Marissa Brown, the daughter of Rev. Brown, was previously charged with and found guilty of indirect contempt of court for failure to appear before the grand jury. The Appellate Court overturned that ruling. Winnebago County State’s Attorney, Joseph Bruscato, also charged Marissa with obstruction of justice when she reported being attacked in a washroom at school. He said it was a false report. An appeal was filed, and Bruscato decided to pursue a new trial. The false police report case against Marissa, filed in February 2010, is still pending as of March 17, 2016.
Marissa claims that she saw Mark come out of the closet with his hands up. There are opinions that SA Bruscato targeted Marissa Brown for personal charges in order to impugn her credibility in the investigation into Mark’s death, as well as subsequent civil lawsuits.
Having sincere concern and even compassion is called by some to be “empathy” but what I suggest is to go beyond the validation of empathy and stand in the shoes of others to understand their experience. Many parents and loved ones stand in those shoes. They want to know what the person experienced; what they thought in their last moments; what they felt. That is what I’m asking readers to do now. Think of the children who witnessed deliberate disrespect of a house of worship, and seeing a 23-year old man shot to death before their eyes.
As a parent or child, you believe that churches are safe places. The church with the day care center is well-known. It provides more than sermons and altar calls and actually helps the community in many ways. The day care center is affordable; the staff is wonderful.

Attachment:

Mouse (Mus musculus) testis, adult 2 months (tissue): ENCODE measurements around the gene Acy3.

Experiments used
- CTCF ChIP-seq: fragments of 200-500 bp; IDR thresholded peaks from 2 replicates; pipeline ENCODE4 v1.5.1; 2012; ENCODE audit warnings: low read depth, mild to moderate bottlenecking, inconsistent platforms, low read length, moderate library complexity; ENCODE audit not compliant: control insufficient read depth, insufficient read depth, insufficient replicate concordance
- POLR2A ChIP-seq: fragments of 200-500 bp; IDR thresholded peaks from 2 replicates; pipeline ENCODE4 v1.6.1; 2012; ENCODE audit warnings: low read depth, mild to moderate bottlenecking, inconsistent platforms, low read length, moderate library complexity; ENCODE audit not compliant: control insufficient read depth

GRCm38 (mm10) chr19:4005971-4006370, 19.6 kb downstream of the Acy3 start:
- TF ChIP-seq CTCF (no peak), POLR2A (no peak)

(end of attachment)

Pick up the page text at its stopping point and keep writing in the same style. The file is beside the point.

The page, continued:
Imagine being 5, 7 or 8-years old. It’s summer. School is out and you are in the church’s summer program. You have supervised, structured activities. Suddenly, without warning, a man runs in and goes into the boiler room closet. Two police officers run in, snatch open the door to the closet, and you hear 4 gunshots. You hear and smell the sounds of death. This is not a cartoon. It is real life. You see the blood. You smell the gunpowder. You smell the blood and other results of death.
You’ve been taught to respect police officers. They are the people you call to help when a crime is being or has been committed. The man who ran into the closet did nothing to you; he has no weapon, so why was he shot dead before your eyes? Who are the bad guys here? Can they do the same thing in your house? That is, can they come inside, ignore your parents, and shoot you dead?
The adults are there to protect you, but those two police officers did what they wanted, where they wanted. The staff’s authority was ripped from them. They were unable to protect you from the sounds, vision, and smells. There is nothing that removes those from your memory.
Now, imagine you are a parent. Your first thought might be that you should have been able to protect your child. Questions begin going through your mind like lit fire crackers. Why did the police not stop to talk to staff before going into the daycare center? Why did the police draw their guns in a house of worship when no one there had a weapon? Could the staff had talked Mark out of the boiler room closet? What would have happened if the bullets had hit a child – your child? What do you say to your child? Do you tell them that the police did the right thing because the man in the boiler room closet was a bad guy? Will that stop your child’s nightmares? Will that erase the images, the sounds, the smells? A feeling of helplessness comes over you.